A Year of Investing in a Better Future

By Dorval R. Carter, Jr. | 10/9/2023

Chair, APTA
President, Chicago Transit Authority

It has been an honor to serve as APTA chair during a momentous time of recovery, rebuilding and redefining the importance of public transportation. The past year gave me a once-in-a-career opportunity to share ideas, explore innovative practices and support our members across a wide range of transit systems, issues and communities.

Prior to the start of my chairmanship, APTA had adopted a comprehensive three-year business plan focused on advocating for increased funding, modernizing infrastructure, building a skilled workforce and advancing our industry’s contributions to a cleaner, safer, more equitable and mobile society.

To support that plan, I chose to emphasize public transportation’s role as an essential public good in the post-pandemic environment of 2022-2023 by adding my support to three areas:

• Broadening support for transit funding and policies.

By initiating conversations and fostering partnerships with different constituencies, APTA is becoming a valued voice on environmental, energy, security and social justice issues. Our members’ expertise is being sought out by non-transportation organizations, and we are earning seats at new tables.

One example of this effort was the U.S. Conference of Mayors’ adoption of a 2023 resolution calling for more federal, state and local funding to support public transit’s role in keeping “America’s cities and their regions mobile, vibrant, environmentally friendly, resilient and equitable.”

Diverse support for public transit means more resources to invest in a better future. On ­Chicago’s North Side, $957 million in Capital Investment Grants (CIG) are helping to fund our Red and Purple Modernization Project, or RPM.

Under RPM, we are rebuilding century-old tracks and stations in some of the densest urban neighborhoods in the nation, as well as constructing a new track bypass that reduces delays and improves reliability.

• Continuing to tell and learn from stories about how public transportation benefits everyone.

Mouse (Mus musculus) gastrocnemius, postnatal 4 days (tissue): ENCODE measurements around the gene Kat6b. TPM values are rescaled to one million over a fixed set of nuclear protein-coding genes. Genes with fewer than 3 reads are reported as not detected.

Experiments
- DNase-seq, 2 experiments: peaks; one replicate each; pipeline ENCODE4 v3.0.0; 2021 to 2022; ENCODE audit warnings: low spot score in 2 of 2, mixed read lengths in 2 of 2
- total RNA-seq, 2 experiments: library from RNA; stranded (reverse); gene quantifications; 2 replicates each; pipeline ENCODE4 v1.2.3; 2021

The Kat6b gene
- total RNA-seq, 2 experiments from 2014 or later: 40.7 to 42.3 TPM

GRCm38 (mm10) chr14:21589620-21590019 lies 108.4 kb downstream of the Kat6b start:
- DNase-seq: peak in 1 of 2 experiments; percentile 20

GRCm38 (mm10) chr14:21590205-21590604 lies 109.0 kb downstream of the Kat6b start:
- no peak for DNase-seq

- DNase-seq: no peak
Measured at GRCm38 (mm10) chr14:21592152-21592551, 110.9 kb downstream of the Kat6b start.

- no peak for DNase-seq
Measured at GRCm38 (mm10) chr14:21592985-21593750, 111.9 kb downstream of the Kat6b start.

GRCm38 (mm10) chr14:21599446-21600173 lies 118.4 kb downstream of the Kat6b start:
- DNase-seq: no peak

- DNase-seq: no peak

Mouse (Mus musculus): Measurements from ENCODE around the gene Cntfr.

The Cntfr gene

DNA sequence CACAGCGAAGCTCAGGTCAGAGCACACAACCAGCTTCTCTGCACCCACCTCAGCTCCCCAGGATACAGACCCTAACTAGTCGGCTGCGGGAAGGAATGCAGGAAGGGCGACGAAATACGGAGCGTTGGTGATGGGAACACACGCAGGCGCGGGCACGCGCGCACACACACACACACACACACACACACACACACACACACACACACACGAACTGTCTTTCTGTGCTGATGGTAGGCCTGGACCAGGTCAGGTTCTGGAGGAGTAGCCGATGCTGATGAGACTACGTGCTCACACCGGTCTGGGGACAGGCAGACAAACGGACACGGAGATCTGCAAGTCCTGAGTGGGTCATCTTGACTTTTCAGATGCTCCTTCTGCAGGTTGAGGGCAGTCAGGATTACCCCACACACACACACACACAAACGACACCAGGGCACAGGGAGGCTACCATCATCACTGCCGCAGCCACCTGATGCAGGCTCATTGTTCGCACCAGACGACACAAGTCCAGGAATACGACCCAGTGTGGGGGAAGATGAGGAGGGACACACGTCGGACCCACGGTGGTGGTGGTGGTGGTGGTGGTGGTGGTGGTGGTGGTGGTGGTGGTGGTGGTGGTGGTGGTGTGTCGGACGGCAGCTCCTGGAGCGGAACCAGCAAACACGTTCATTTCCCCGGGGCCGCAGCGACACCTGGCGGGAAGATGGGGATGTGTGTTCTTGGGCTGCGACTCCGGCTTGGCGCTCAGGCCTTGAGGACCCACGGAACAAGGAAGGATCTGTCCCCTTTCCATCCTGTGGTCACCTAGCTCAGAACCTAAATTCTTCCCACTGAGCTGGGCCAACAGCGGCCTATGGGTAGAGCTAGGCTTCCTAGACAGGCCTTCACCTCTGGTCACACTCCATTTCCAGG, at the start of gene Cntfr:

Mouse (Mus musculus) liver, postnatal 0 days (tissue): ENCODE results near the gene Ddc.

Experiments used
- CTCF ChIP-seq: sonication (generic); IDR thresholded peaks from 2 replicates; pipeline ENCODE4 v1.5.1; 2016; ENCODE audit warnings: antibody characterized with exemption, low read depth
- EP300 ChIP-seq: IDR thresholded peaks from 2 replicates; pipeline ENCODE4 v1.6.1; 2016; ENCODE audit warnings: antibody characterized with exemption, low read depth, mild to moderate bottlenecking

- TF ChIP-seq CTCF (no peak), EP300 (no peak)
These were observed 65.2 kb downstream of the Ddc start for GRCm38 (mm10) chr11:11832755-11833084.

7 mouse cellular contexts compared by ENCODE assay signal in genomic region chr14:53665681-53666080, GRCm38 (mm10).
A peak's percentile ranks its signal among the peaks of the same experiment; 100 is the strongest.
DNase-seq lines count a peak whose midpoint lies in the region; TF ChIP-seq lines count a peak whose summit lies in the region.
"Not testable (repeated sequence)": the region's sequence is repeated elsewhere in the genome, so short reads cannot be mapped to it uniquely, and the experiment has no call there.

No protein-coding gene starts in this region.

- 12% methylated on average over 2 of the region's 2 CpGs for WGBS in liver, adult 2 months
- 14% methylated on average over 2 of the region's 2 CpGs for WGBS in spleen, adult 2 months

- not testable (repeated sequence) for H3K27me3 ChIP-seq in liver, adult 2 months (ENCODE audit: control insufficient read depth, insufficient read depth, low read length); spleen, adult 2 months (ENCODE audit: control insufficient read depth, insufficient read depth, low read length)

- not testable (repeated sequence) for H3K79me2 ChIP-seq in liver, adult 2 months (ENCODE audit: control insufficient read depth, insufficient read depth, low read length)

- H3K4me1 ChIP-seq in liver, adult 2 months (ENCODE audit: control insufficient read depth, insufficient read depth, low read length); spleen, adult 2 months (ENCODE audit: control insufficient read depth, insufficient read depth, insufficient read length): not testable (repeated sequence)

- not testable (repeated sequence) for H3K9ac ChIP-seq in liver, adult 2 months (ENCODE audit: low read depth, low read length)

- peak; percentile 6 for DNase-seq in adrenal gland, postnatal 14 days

Our future success depends, in part, on effectively telling our stories. We saw how narratives about transit’s essential role during the pandemic created a new level of public support for our industry.

This year, we broadened our storytelling to include large manufacturers and small businesses, new jobs, and transit’s impact on major entertainment and sporting events—all of which strengthen communities and improve life for transit users and non-users alike.

At a time when some Members of Congress were seeking to reduce the historic federal funding we won over the past two years, it became critical to amplify the economic benefits that our industry produces in local communities. As a result, we launched a new communications and advocacy campaign aptly named “Public Transportation Benefits Everyone.

Here’s one such story from Chicago: In three years, more than 1,900 workers have earned over $80 million in wages thanks to transit modernization and expansion projects funded by the CIG program.

• Advancing greater equity both in our industry and by our industry.

As the first African American to serve as president of the Chicago Transit Authority and a proud son of the South Side of Chicago, this issue holds special importance for me. My parents and mentors instilled in me the belief that we have a responsibility to serve all people in a way that reflects their value as human beings. APTA’s leadership on Diversity, Equity and Inclusion is based on that principle.

In its first year, our two-year Racial Equity Commitment Pilot Program helped us understand how racial and cultural awareness and new behaviors can inform better decisions for our organizations and society.

APTA also embraced the Biden Administration’s goal of investing in underserved communities by providing our members with the information and tools to access targeted funding opportunities. Part of this effort included APTAU’s Kaleidoscope webinar series on Critical Conversations about Race, Equity and the Wealth Gap, in which I was privileged to participate.

In Chicago, my agency has begun work on the Red Line Extension Project. This investment will lengthen the city’s busiest rail line to neighborhoods populated by low-income, transit-dependent and predominantly Black residents who have been denied rail service needed to access jobs, education and other opportunities.

This project will provide a 50 percent increase in newly accessible jobs within an hour’s commute—­critical for communities in which 25 percent of residents live below the poverty level. Also, nearly $25 million of the project’s labor is targeted to workers from economically disadvantaged areas, and more than $243 million in contracts will be awarded to DBE firms—not only in Chicago, but nationwide.

As I reflect on the past year, much of our success can be credited to the dedication of the APTA Board of Directors, the leadership of President and CEO Paul Skoutelas and the APTA staff, and most importantly, our members’ commitment to expand access to opportunities through mobility.

APTA’s transit agencies and business members are meeting new challenges, addressing never-before-seen issues and investing in their communities. It is a remarkable start to the kind of public transportation our nation needs and deserves.

I will be forever grateful for the privilege of serving APTA and our industry, and I am proud to have contributed in a small way to our ambitious future.